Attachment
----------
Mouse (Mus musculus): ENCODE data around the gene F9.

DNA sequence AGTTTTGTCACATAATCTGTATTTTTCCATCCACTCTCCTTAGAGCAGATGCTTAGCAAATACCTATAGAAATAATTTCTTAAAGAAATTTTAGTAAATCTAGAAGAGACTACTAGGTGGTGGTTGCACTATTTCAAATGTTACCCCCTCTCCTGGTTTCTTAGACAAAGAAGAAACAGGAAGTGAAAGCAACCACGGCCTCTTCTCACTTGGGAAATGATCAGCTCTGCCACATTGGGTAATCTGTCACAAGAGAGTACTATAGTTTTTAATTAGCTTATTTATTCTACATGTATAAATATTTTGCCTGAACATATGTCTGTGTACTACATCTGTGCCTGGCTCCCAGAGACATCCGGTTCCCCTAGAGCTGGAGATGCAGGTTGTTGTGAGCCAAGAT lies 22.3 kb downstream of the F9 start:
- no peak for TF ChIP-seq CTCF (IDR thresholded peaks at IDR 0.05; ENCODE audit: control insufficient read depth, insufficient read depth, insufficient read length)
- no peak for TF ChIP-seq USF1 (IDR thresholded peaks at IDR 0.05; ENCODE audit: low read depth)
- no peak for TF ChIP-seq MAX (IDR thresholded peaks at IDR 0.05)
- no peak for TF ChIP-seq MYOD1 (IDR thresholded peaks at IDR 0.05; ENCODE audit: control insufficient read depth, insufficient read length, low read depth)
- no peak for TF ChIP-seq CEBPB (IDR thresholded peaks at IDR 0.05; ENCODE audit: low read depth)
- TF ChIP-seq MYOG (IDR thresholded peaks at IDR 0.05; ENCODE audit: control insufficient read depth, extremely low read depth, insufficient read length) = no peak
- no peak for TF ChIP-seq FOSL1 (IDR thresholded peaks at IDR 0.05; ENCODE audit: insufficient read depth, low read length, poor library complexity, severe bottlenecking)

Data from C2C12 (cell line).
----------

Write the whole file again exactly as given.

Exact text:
Mouse (Mus musculus): ENCODE data around the gene F9.

DNA sequence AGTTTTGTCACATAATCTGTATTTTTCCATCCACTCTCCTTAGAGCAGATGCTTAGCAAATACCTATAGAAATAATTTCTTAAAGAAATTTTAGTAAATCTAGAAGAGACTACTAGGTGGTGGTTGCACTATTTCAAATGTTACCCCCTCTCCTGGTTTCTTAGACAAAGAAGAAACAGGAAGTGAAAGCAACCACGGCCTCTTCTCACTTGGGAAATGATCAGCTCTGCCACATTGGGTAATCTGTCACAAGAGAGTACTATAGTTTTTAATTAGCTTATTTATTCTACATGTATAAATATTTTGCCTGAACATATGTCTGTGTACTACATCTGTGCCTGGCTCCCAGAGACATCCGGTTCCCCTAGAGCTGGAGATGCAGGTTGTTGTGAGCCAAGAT lies 22.3 kb downstream of the F9 start:
- no peak for TF ChIP-seq CTCF (IDR thresholded peaks at IDR 0.05; ENCODE audit: control insufficient read depth, insufficient read depth, insufficient read length)
- no peak for TF ChIP-seq USF1 (IDR thresholded peaks at IDR 0.05; ENCODE audit: low read depth)
- no peak for TF ChIP-seq MAX (IDR thresholded peaks at IDR 0.05)
- no peak for TF ChIP-seq MYOD1 (IDR thresholded peaks at IDR 0.05; ENCODE audit: control insufficient read depth, insufficient read length, low read depth)
- no peak for TF ChIP-seq CEBPB (IDR thresholded peaks at IDR 0.05; ENCODE audit: low read depth)
- TF ChIP-seq MYOG (IDR thresholded peaks at IDR 0.05; ENCODE audit: control insufficient read depth, extremely low read depth, insufficient read length) = no peak
- no peak for TF ChIP-seq FOSL1 (IDR thresholded peaks at IDR 0.05; ENCODE audit: insufficient read depth, low read length, poor library complexity, severe bottlenecking)

Data from C2C12 (cell line).